Bioengineers and biomedical engineers typically do the following:
Bioengineers and biomedical engineers frequently work in research and development or quality assurance.
The work of bioengineers spans many fields. For example, although their expertise is in engineering and biology, they often design computer software to run complicated instruments, such as three-dimensional x-ray machines. Others use their knowledge of chemistry and biology to develop new drug therapies. Still others draw on math and statistics to understand signals transmitted by the brain or heart. Some are involved in sales.
Biomedical engineers focus on advances in technology and medicine to develop new devices and equipment for improving human health. For example, they might design software to run medical equipment or computer simulations to test new drug therapies. In addition, they design and build artificial body parts, such as hip and knee joints, or develop materials to make replacement parts. They also design rehabilitative exercise equipment.
The following are examples of types of bioengineers and biomedical engineers:
Biochemical engineers focus on cell structures and microscopic systems to create products for bioremediation, biological waste treatment, and other uses.
Bioinstrumentation engineers use electronics, computer science, and measurement principles to develop tools for diagnosing and treating medical problems.
Biomaterials engineers study naturally occurring or laboratory-designed substances for use in medical devices or implants.
Biomechanics engineers study thermodynamics and other systems to solve biological or medical problems.
Clinical engineers apply medical technology to improve healthcare.
Genetic engineers alter the genetic makeup of organism using recombinant deoxyribonucleic acid (rDNA) technology, such as in developing vitamin-fortified food crops to prevent disease in humans.
Rehabilitation engineers develop devices that aid people who are recovering from or adapting to physical or cognitive impairments.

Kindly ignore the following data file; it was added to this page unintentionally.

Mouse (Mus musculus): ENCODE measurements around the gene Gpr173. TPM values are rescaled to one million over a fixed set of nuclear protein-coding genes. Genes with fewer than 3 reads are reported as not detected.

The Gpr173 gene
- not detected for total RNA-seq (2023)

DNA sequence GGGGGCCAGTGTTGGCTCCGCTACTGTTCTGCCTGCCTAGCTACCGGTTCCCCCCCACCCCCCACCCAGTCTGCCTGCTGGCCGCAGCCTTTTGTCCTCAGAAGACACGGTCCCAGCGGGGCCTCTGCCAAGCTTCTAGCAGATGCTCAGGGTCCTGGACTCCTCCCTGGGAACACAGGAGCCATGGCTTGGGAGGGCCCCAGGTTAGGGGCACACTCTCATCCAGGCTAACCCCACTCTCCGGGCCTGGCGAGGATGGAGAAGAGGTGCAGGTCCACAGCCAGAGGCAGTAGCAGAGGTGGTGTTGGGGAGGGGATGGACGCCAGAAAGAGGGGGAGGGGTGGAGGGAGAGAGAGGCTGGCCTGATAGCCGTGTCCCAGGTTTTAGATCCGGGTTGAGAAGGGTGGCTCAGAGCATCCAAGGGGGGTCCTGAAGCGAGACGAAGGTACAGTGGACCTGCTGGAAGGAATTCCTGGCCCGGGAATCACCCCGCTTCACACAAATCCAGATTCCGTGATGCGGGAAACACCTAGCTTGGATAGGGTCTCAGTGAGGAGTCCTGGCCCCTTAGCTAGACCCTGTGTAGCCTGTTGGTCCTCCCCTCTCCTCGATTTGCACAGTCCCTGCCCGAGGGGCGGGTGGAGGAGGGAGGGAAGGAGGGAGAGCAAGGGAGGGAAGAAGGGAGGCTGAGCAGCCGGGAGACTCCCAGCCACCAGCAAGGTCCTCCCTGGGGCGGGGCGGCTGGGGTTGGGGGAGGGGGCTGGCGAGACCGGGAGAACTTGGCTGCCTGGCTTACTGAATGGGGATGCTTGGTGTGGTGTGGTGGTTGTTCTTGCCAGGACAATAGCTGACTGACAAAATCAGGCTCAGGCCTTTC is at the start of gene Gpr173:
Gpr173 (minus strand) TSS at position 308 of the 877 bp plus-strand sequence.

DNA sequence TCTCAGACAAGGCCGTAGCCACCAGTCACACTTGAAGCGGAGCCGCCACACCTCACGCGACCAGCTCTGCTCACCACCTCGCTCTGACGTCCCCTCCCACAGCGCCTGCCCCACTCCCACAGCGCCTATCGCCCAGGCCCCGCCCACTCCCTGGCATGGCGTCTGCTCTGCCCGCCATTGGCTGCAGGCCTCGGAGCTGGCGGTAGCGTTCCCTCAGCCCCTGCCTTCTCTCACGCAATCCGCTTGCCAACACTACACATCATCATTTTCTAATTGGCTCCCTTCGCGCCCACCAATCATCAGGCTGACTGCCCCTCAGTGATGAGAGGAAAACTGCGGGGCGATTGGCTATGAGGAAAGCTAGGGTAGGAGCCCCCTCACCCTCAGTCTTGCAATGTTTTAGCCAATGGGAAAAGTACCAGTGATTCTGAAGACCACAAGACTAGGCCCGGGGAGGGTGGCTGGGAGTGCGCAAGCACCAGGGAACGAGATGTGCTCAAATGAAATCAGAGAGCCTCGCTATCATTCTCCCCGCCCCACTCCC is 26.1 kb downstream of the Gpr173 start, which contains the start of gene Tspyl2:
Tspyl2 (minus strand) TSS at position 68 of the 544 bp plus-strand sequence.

Systems physiologists use engineering tools to understand how biological systems function and respond to changes in their environment.
Other bioengineering occupations are described in separate profiles; see, for example, chemical engineers and agricultural engineers. Some people with training in biomedical engineering become postsecondary teachers.
In high school, students interested in becoming bioengineers or biomedical engineers should take classes in sciences such as chemistry, physics, and biology. They should also study math, including algebra, geometry, trigonometry, and calculus. If available, classes in drafting, mechanical drawing, and computer programming are also useful.
At the bachelor’s degree level, prospective bioengineers should enter bioengineering or traditional engineering programs, such as mechanical and electrical. Students who pursue traditional engineering degrees may benefit from taking biological science courses.
Bachelor’s degree programs in bioengineering and biomedical engineering focus on engineering and biological sciences. These programs typically include laboratory- and classroom-based courses in biological sciences and subjects such as fluid and solid mechanics, circuit design, and biomaterials.
These programs also include substantial training in engineering design. As part of their study, students may have an opportunity to participate in co-ops or internships with hospitals and medical device and pharmaceutical manufacturing companies. Bioengineering and biomedical engineering programs are accredited by ABET.